The Heart of Success

A client of mine recommended a book to me recently and even though I get a lot of book recommendations, this one was worth sharing.

It builds on a lot of the ideas I teach in my content and I really liked the simple but powerful ways the author communicates these messages, which are not just important in business – but also in life.

There are 7 laws in the book for making it in business without losing in life.

All of these laws resonate with me because I find myself coaching many of my clients around these exact challenges. It is very easy to get so caught up in our pursuit of success, that we forget what success truly means.

I recommend you buy your own copy of the book, but I wanted to share 3 of the laws with you for quick reference:

1. Don’t settle for being money rich – time poor

“I have spent much of my life helping businesses to expand but I have come to believe there is little point in doing so if a higher standard or living brings with it a poorer quality of life”.

Time is the currency of life. Be careful how you use it – once it is spent, it is gone and there are no refunds.

2. Believe that the job you do makes a difference

The author tells a story about his father who was a postman. One day at school when the children were asked what their parents did, he admitted to being embarrassed about sharing his father’s job with the class. That evening, he asked his father if he didn’t get bored of “just posting letters”.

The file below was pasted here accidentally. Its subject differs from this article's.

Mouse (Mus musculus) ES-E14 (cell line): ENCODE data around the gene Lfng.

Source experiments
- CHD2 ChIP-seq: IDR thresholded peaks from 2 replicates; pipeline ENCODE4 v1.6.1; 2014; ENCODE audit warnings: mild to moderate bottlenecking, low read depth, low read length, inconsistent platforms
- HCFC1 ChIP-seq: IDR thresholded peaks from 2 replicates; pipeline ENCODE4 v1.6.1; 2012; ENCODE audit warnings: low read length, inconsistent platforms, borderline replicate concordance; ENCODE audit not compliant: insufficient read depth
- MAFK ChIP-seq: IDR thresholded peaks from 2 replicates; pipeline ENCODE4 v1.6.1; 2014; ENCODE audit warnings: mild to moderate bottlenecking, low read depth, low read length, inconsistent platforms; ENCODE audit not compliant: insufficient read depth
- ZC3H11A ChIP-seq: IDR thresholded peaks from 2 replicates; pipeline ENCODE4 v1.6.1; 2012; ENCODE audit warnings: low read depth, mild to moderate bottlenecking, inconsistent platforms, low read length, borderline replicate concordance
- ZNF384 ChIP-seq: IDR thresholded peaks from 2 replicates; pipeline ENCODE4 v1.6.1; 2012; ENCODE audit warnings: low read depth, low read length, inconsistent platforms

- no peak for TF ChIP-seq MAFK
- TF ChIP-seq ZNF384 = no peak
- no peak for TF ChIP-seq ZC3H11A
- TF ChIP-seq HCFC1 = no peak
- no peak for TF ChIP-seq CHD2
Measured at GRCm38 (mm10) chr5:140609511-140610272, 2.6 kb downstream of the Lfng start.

He replied ‘Son, your father delivers the Royal Mail. People rely on me – businesses, armies and police forces, friends and relatives from overseas – I deliver all their letters. You should come with me some day and see somebody waiting at their door to see if I’ve got a letter for them. It may be about a job they’ve been hoping for or from a daughter they haven’t heard from for a while, or perhaps just a birthday card. No Son, I don’t get bored.’

See the greater purpose in the job you do and help your people to do the same.

3. Believe in the power of dreams

When Helen Keller was nineteen months old she contracted an illness that left her blind, deaf and dumb. When she was six, she learned to speak by pressing her fingers on her tutors larynx to ‘hear’ the vibrations. She eventually graduated from college and founded the Helen Keller Home for Blind Children and toured the world lecturing. She was once asked, ‘Can you think of anything worse than being blind?’ She said, ‘Yes. To be able to see and have no vision’.

What is your vision? Are you daring to dream?

Most adults forget, yet everything begins with a dream. Ignite your imagination once in a while.


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